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6 Easy Ways to Boost Curb Appeal

6 Easy Ways to Boost Curb Appeal

The exterior of the home counts big for creating first impressions. Indeed, 99 percent of real estate pros say that curb appeal is a critical factor in attracting a buyer, according to the National Association of REALTORS®’ 2016 Remodeling Impact: Outdoor Features survey.

Get more ideas: Amp Up Curb Appeal

Here are a few things you can do to enhance the curb appeal to your listing:

1. Paint colorful flowers.

Adding colorful flowers, like yellows or pinks, to your landscaping can be the pop of color needed to attract buyers. Visit the local nursery or garden center to learn which varieties are the most hardy for where you live.

2. Freshen up the mailbox.

The mailbox counts too in adding curb appeal. Consider a new mailbox, or try to save the old one with a fresh coat of paint. Add new numbers to the box to spruce it up too.

3. Pressure wash.

Driveways can develop oil stains and a deck can show some wear and tear. To remove pesky stains, power wash the deck and driveway to get them clean.

4. Add lighting to walkways.

Beckon buyers to the front door by adding lighting to the path to the door. This will also create a clean border along your walkway. Select solar-powered LED outdoor lights, which don’t require any wiring, to brighten up the exterior pathways.

5. Revisit the front door.

Invest in a new door if the current one is looking too old and dingy. A fresh coat of paint may help improve an existing one, if a new door isn’t in the budget. Consider a new color, like red. Also, replace the hardware, like the doorbell and locks, to give the front door a fresh new look.

6. Repaint the shutters.

Painting the entire house may not be in the budget, but sellers can still make a big impact to the exterior by painting just the shutters. They might even want to consider changing up the color to boost their curb appeal.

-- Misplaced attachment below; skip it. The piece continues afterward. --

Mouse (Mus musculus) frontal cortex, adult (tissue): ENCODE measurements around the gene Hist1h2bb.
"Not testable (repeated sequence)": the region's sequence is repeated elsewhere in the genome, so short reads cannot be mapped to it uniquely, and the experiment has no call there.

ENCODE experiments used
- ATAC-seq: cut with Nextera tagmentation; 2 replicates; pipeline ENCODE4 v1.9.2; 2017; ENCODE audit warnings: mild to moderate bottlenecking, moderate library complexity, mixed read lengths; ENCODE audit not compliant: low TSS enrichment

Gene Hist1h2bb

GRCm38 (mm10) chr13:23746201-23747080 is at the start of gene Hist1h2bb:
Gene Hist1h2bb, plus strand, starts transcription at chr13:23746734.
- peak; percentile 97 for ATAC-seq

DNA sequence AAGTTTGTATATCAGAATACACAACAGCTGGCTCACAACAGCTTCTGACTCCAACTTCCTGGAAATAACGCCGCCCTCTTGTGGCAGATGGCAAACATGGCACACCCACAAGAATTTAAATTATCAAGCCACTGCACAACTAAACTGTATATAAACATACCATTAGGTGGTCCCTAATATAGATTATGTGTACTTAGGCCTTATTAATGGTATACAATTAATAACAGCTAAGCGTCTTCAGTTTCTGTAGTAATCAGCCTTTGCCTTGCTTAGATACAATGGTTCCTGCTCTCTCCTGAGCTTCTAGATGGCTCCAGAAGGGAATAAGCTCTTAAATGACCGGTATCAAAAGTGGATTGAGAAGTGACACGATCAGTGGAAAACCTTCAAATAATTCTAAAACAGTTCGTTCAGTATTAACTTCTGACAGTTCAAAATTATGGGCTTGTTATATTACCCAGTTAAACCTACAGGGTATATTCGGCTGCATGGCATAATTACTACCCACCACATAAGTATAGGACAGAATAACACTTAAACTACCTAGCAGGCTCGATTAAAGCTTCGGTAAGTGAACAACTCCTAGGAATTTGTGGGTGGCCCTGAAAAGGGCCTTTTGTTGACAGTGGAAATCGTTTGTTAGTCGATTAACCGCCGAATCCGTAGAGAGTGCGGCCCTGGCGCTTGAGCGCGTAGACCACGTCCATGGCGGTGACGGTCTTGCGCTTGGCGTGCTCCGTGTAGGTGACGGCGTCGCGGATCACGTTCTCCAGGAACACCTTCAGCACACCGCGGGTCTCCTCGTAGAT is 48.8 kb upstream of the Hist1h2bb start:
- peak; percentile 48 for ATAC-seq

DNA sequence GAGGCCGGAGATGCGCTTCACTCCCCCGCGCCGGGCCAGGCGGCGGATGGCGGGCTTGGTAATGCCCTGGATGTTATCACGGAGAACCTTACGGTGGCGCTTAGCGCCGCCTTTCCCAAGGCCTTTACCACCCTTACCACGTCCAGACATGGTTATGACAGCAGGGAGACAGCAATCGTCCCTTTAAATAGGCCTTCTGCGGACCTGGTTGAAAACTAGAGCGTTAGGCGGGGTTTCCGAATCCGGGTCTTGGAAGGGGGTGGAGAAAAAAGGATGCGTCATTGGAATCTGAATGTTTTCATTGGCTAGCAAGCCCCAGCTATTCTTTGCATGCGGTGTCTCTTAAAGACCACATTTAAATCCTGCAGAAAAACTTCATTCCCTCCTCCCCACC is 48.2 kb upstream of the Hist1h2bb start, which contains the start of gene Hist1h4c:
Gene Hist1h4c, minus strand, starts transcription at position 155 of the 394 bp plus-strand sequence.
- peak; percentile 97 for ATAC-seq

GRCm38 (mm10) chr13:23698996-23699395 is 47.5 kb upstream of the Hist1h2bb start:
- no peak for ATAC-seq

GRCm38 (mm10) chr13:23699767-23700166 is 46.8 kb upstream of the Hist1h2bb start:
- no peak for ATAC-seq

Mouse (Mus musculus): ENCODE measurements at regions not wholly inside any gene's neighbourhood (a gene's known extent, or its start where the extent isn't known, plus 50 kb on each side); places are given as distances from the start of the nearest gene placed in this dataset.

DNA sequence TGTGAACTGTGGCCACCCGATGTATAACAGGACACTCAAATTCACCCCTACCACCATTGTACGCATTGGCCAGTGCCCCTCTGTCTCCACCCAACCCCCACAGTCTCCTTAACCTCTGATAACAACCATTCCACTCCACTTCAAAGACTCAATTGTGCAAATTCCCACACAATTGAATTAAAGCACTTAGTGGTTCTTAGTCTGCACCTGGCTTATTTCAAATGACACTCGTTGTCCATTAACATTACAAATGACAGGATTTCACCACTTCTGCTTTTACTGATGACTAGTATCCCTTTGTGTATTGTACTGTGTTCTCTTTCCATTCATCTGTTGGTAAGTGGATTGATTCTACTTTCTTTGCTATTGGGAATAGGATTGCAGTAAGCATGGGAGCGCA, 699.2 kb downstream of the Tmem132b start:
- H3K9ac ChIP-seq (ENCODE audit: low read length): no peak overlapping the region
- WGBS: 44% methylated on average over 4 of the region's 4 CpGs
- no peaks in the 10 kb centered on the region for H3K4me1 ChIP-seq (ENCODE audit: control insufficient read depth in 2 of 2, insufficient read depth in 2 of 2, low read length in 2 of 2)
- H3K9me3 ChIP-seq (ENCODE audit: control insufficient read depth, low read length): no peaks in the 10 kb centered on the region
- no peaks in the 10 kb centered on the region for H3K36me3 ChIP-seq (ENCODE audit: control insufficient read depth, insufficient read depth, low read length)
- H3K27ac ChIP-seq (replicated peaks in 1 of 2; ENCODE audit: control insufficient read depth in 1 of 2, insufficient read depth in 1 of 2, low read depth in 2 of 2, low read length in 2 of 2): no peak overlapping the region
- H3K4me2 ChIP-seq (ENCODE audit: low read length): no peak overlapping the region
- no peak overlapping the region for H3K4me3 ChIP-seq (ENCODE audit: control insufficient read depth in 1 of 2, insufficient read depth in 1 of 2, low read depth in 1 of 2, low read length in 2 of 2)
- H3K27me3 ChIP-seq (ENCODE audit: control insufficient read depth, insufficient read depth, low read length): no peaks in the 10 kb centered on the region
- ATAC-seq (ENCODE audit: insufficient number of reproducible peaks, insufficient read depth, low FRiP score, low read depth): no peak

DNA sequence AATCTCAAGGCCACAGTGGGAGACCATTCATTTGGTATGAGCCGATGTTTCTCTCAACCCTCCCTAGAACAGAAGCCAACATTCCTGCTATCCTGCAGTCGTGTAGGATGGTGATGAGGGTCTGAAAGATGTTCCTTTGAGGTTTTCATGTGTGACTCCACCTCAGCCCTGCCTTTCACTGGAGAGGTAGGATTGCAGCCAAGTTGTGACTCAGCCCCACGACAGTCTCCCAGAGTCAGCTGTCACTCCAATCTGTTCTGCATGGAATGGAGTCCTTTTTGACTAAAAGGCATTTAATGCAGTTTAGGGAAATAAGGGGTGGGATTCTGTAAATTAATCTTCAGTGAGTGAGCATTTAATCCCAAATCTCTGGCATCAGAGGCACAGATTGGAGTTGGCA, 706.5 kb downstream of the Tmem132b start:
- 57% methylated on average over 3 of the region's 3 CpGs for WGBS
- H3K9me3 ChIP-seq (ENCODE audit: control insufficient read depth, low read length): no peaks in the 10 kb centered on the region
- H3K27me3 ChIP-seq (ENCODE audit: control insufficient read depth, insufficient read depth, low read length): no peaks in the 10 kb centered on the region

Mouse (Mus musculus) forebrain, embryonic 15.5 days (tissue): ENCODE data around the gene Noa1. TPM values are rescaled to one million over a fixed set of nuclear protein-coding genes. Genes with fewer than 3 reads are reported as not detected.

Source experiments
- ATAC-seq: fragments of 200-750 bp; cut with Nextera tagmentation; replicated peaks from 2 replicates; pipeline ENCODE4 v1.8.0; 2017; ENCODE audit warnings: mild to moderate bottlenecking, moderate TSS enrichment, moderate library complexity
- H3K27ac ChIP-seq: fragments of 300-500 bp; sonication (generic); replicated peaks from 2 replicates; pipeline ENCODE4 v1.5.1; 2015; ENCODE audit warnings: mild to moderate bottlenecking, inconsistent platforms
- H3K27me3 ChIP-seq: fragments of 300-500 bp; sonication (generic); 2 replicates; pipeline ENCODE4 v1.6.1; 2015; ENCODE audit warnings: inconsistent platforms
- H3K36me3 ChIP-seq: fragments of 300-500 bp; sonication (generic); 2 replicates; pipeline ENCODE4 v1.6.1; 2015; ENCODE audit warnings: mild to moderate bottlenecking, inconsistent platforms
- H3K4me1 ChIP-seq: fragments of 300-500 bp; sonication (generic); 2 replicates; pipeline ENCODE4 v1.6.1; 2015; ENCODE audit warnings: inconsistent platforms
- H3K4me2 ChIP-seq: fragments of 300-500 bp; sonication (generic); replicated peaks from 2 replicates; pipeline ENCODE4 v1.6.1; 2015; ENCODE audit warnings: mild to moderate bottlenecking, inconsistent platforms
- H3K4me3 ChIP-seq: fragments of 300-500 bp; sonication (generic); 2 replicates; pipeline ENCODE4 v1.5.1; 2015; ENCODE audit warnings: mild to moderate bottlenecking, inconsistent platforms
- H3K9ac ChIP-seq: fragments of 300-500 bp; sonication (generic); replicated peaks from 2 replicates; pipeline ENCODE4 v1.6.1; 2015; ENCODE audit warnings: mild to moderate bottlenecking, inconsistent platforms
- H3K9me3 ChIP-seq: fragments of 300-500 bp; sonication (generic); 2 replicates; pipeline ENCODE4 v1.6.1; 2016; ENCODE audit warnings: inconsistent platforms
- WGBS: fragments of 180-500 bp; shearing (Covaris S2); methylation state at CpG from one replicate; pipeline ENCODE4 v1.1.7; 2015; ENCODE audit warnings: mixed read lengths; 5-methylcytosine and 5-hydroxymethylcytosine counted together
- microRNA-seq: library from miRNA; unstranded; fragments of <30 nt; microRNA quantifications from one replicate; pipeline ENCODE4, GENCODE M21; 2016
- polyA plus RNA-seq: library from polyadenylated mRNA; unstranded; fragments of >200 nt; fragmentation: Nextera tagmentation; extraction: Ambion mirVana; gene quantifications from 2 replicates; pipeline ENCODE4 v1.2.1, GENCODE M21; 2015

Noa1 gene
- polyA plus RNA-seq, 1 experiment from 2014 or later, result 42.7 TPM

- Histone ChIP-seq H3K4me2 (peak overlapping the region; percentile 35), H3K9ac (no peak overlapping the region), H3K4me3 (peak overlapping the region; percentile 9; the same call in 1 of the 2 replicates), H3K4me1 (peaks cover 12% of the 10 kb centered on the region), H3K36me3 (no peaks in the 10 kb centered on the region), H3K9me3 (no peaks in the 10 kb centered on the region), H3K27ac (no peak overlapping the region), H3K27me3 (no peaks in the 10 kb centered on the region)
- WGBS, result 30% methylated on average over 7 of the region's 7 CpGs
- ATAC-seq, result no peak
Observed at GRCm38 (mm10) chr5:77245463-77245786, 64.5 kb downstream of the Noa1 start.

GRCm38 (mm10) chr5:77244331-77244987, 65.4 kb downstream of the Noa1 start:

View more curb appeal tips and photos at Cheatsheet.com.

Source: “Foolproof Upgrades That Will Instantly Improve Your Home’s Curb Appeal,” Cheetsheet.com (Sept. 26, 2017)

Save Energy and Tax Dollars Too! New Federal Tax Incentives for Energy-Efficiency Home Improvements

I received this from NJ Gas and thought I’d pass this information on.
Save Energy and Tax Dollars Too!
New Federal Tax Incentives for Energy-Efficiency
Home Improvements

On February 17, 2009, President Obama signed a stimulus bill, The American Recovery and Reinvestment Act of 2009, that made significant changes to the energy-efficiency tax credits. Tax credits that were previously effective for 2009 have been extended to 2010 and raised from 10 percent to 30 percent. The maximum credit was also raised from $500 to $1500 for the two years (2009-2010).*

Home improvements eligible under this act include:
Replacement windows and doors
High-efficiency heating and cooling systems
High-efficiency water heaters
Biomass stoves
There are also tax credits for geothermal heat pumps, solar water heaters, solar panels, windmills and fuel cells at 30 percent of the cost, without any upper limit. Click here for details and complete eligibility requirements.

So as spring approaches, remember those energy-saving home improvement projects can not only lower your energy bills and help conserve our natural resources, but also save you valuable tax dollars.

Tax credits for builders of new energy-efficient homes and designers of energy-efficient commercial buildings were also extended. Click here and scroll down to view the details.

*Additional incentives are available through New Jersey’s Clean Energy Program.

3 Universal Truths about The Perfect Hue

What does your favorite color say about you? 3 Universal Truths about picking paint.
Color is the leasr expensive way to transform living space. A well chosen color can either calm the room or invigorate the space.

There is NO such thing as bad color! There are only likes and dislikes. Color is like spice to food adding zest.
Cool hues such as blue, violet and green are calming and relaxing. Pick these colors for reading rooms, bedrooms and rooms for contemplation.
Warmer hues such as red, yello and orange are energetci, playful colors. Use these in dining rooms, living rooms, working areas and kitchens.
Keep in mind the intensity of the color can invert the color’s effect. While a pastel blue can be quiet and relaxing, bright turquoise can be loud an stimulating.

Never let color guidelines limit choices. If Red is your favorite color, then go ahead drench your bedroom with it. The payoff is that the mood boost you’ll get will compensate it’s limited calming effect. Don’t shy away from mixing colors , just make sure they complement one another when going from room to room or the colors are carried in any form in the other rooms. For example if your dining room is red and adjacent is your living room have something red in the living, a lamp shade, pillow, piece of furniture and if your living room is blue then have something carried over in the dining that may have something blue such as drapes, tablecloth etc. When you prefer neutrals be sure to accent them with burnt orange, black, brown, red, green or gold so as to avoid monotony.